Three MMI sets are used. All MMI sets have [Ca2+]iini = 150 nM, [Ca2+]SRini = 500 μM, and kRyR+_sf = 1. GK1_sf for set 1, set 2, and set 3 is 0.338, 0.638, and 0.000, respectively. The P(EB) distributions given different hypothetical [Ca2+]SRini uncertainties (σ) of set 1, where (A) σ = 5 μM, (B) σ = 15 μM, and (C) σ = 30 μM. The vertical red line is the mean of the P(EB) distribution. P(P(EB)|[Ca2+]SRini), on the y-axis, refers to the P(EB) distribution given [Ca2+]SRini uncertainty. (D) Red curves are the [Ca2+]SRini PDFs for σ = 5μM (solid line), σ = 15 μM (dashed line), and σ = 30 μM (dotted line). Blue curves are the model characteristic (MC) curves relating [Ca2+]SRini and P(EB) for set 1 (stars), set 2 (open squares), and set 3 (open circles). (E) P(EB) distributions with [Ca2+]SRini uncertainty σ = 30 μM for set 2 (green bars) and set 3 (red bars). (F) Relationship between mean P(EB) and [Ca2+]SRini uncertainty for all three sets.
In Fig 3D, blue curves show the [Ca2+]SRini-P(EB) relationship determined by the LRM, which we refer to as the model characteristic (MC) curve for [Ca2+]SRini, and the red curves show [Ca2+]SRini probability density functions ([Ca2+]SRini PDFs) which widen as [Ca2+]SRini uncertainty σ increases. A comparison of the relative positions of the MC curve and the [Ca2+]SRini PDF can be used to explain the previously described P(EB) distribution patterns. The MC curve for set 1 (stars) shows the [Ca2+]SRini-P(EB) relationship as [Ca2+]SRini is varied. The width of the [Ca2+]SRini PDF for σ = 5 μM (solid curve) is quite narrow and exists at the center of the transition domain where P(EB) = 0.5. As a result, the distribution of P(EB) is unimodal with peak near 0.5. The width of the [Ca2+]SRini PDF for σ = 15 μM (dashed curve) coincides with the boundaries of the transition domain such that the distribution of P(EB) in Fig 3B is approximately uniform. The [Ca2+]SRini PDF for σ = 30μM (dotted line) is much wider such that a sufficiently large portion of the [Ca2+]SRini PDF coincides with the lower plateau domain and the upper plateau domain of the MMI set 1 MC curve, where P(EB) takes on values of either 0 or 1 resulting in a bimodal distribution. This behavior reveals an interesting finding that with increasing uncertainty of [Ca2+]SRini, uncertainty in P(EB) first increases and then decreases. To confirm our finding, we calculated the entropy of P(EB) distributions for Fig 3A–3C by S4 Eq. The P(EB) distribution with σ = 15 μM has the highest entropy which validates our finding. The mean P(EB)s for all distributions shown in Fig 3A–3C are 0.5 because all variations in [Ca2+]SRini occur about a mean [Ca2+]SRini = 500 μM in this scenario.
The role of [Ca2+]SRini uncertainty on P(EB) is also evaluated for two additional sets for which P(EB) ≠ 0.5: set 2 ([Ca2+]iini = 150 nM, [Ca2+]SRini = 500 μM, kRyR+_sf = 1, and GK1_sf = 0.638, for which P(EB) = 0.02) and set 3 ([Ca2+]iini = 150 nM, [Ca2+]SRini = 500 μM, kRyR+_sf = 1, and GK1_sf = 0.0, for which P(EB) = 0.97). The distribution of P(EB) for sets 2 and 3 are evaluated for [Ca2+]SRini uncertainty with σ = 30μM. In Fig 3E, the P(EB) distribution of [Ca2+]SRini is unimodal for both set 2 and set 3. MC curves for both set 2 (open squares) and 3 (open circles) are shown in Fig 3D. For set 2, the [Ca2+]SRini PDF coincides with the lower plateau domain and part of the transition domain of the MC curve. This results in a P(EB) distribution that is unimodal with P(EB) values close to 0. In a similar manner, the [Ca2+]SRini PDF for set 3 primarily coincides with the upper plateau domain and yields a P(EB) distribution that is a unimodal with P(EB) values close to 1. These demonstrate that the P(EB) distribution pattern depends on the width of [Ca2+]SRini PDF (degree of [Ca2+]SRini uncertainty) as well as the relative position of the mean [Ca2+]SRini with respect to the transition domain of its MC curve.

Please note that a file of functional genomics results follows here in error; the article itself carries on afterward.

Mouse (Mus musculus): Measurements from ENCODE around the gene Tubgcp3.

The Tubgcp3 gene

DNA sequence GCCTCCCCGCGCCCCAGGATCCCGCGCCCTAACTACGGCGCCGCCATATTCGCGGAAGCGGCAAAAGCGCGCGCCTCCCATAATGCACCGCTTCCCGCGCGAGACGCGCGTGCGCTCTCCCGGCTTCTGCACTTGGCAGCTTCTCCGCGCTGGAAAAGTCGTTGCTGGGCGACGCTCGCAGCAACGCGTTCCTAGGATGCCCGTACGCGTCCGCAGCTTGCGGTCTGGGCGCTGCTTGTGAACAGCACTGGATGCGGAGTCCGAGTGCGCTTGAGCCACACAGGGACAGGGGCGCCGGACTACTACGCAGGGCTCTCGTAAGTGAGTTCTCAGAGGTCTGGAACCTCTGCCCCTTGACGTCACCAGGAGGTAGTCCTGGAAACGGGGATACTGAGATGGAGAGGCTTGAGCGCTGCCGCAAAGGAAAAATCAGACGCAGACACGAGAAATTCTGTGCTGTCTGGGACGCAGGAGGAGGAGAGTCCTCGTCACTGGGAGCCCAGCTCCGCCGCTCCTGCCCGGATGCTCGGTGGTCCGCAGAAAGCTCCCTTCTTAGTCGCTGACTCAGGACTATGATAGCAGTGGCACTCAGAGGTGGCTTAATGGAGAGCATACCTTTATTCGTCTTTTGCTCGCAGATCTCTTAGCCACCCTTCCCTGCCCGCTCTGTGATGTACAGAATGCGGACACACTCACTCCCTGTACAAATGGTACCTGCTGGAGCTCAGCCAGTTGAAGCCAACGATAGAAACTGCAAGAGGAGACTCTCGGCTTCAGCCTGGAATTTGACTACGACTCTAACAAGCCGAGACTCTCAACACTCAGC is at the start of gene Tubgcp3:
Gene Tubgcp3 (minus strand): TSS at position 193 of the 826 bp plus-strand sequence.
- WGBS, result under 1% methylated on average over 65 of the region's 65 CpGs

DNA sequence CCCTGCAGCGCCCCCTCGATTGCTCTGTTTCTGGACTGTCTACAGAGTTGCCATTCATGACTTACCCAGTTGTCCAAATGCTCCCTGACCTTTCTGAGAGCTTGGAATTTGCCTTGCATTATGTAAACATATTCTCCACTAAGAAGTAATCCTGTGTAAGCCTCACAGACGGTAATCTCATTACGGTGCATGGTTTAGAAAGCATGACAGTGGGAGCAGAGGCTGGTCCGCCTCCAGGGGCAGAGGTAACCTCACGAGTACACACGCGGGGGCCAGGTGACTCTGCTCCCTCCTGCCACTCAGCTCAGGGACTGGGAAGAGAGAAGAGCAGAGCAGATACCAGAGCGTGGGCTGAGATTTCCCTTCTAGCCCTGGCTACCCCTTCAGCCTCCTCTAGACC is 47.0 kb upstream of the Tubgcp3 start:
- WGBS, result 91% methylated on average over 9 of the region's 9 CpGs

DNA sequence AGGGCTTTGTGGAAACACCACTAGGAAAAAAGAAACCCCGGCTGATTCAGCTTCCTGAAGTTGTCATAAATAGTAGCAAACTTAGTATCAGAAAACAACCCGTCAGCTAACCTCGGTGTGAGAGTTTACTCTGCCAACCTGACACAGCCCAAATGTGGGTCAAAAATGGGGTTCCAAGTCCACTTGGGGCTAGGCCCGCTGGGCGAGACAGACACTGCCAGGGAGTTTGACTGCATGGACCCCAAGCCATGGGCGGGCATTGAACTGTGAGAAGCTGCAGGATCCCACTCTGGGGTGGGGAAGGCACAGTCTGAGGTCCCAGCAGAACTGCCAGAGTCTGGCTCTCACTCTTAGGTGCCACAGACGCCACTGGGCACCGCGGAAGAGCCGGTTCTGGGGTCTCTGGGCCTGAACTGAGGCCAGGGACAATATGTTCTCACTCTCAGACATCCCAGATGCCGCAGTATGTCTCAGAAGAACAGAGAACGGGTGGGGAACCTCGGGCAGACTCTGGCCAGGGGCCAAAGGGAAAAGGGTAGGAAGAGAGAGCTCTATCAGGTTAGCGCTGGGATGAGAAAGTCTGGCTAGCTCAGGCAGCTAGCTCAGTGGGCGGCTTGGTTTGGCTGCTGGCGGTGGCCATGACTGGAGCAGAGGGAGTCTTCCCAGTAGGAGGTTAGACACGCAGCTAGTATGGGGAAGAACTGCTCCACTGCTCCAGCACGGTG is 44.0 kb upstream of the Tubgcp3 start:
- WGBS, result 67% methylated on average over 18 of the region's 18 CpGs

In general, [Ca2+]SRini uncertainty impacts the mean of the P(EB) distribution. Fig 3F shows the relationship of [Ca2+]SRini uncertainty (σ) and the mean P(EB) for sets 1–3. Experimental uncertainty in measurements of [Ca2+]SRini varies widely from 10 μM to 290 μM [17–19], and we therefore evaluated 0 μM ≤ σ ≤ 100 μM. Results show that with the increase of [Ca2+]SRini uncertainty, the mean P(EB) converges to 0.5 regardless of the selected set. When the [Ca2+]SRini PDF is narrow (e.g., σ = 5μM), the P(EB) distribution will be unimodal centered at the value of P(EB) defined by the LRM for the given set, and therefore, the mean P(EB) will be close to this value. In contrast, when the [Ca2+]SRini uncertainty is sufficiently large, a majority of the [Ca2+]SRini PDF will coincide with the lower plateau domain and upper plateau domain of the MC curve, with only a small to negligible portion of the [Ca2+]SRini PDF coinciding with the transition domain of the MC curve. In the limit as σ grows to be large, for any set, the distribution of [Ca2+]SRini flattens such that there is equal probability of it taking on values in either the lower plateau domain or upper plateau domain of the MC curve, and hence P(EB) becomes equally likely to take on values of 0 or 1 and mean P(EB) converges to 0.5 (Fig 3F).
Role of GK1 on P(EB)